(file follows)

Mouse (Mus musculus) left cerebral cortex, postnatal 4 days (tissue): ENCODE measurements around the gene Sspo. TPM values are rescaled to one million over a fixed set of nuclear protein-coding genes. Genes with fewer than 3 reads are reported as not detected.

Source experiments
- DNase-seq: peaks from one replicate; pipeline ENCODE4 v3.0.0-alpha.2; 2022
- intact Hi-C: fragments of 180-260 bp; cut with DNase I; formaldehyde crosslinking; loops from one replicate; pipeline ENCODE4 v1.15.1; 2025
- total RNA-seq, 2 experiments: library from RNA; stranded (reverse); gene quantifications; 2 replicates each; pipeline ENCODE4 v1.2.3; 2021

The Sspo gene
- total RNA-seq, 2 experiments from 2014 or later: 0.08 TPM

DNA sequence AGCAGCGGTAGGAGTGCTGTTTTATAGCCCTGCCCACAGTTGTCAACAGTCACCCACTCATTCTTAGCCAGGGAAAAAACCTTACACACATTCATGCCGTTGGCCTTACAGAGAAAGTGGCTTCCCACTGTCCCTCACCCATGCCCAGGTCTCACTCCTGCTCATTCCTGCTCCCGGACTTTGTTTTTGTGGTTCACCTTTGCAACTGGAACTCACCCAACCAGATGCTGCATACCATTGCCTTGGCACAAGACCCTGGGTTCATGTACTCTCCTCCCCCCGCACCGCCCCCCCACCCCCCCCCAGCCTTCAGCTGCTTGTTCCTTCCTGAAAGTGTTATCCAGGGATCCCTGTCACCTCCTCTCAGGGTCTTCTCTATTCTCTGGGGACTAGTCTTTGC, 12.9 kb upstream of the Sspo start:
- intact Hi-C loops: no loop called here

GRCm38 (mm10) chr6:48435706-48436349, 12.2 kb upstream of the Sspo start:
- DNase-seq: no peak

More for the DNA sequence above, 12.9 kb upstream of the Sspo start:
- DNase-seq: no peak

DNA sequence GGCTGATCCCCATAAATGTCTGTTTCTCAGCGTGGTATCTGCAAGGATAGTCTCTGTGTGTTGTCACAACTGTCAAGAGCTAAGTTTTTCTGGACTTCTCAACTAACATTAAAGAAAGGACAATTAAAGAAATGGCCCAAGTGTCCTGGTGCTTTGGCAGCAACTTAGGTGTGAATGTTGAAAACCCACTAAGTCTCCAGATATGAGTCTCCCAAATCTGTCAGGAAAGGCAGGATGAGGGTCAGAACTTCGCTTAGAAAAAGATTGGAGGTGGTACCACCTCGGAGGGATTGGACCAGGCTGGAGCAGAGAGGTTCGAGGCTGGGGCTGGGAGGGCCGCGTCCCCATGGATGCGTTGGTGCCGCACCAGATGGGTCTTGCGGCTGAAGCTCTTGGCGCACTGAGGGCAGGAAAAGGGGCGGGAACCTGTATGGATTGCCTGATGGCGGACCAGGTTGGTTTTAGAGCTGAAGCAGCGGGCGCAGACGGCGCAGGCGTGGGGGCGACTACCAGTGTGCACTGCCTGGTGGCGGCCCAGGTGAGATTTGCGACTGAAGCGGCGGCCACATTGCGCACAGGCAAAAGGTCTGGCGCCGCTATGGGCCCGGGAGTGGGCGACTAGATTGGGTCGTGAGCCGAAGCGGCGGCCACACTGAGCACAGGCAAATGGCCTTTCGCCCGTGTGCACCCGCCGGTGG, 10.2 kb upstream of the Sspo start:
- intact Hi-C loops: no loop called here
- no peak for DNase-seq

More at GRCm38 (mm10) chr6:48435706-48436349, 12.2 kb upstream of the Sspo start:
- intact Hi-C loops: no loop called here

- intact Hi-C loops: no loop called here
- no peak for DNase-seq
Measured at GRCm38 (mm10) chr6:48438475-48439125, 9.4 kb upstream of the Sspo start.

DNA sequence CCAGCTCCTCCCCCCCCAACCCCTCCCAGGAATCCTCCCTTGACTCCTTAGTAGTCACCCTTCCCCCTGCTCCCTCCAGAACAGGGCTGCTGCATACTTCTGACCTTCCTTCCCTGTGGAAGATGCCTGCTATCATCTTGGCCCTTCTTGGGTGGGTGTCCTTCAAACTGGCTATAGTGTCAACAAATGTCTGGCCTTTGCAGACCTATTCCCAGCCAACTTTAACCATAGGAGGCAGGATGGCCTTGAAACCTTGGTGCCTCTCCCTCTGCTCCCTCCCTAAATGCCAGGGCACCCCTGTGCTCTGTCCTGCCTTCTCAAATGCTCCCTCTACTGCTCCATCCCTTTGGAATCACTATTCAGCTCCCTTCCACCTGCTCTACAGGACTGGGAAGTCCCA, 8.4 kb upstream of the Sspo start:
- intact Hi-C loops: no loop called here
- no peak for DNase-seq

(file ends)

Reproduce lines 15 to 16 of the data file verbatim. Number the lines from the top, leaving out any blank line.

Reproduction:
- intact Hi-C loops: no loop called here
- no peak for DNase-seq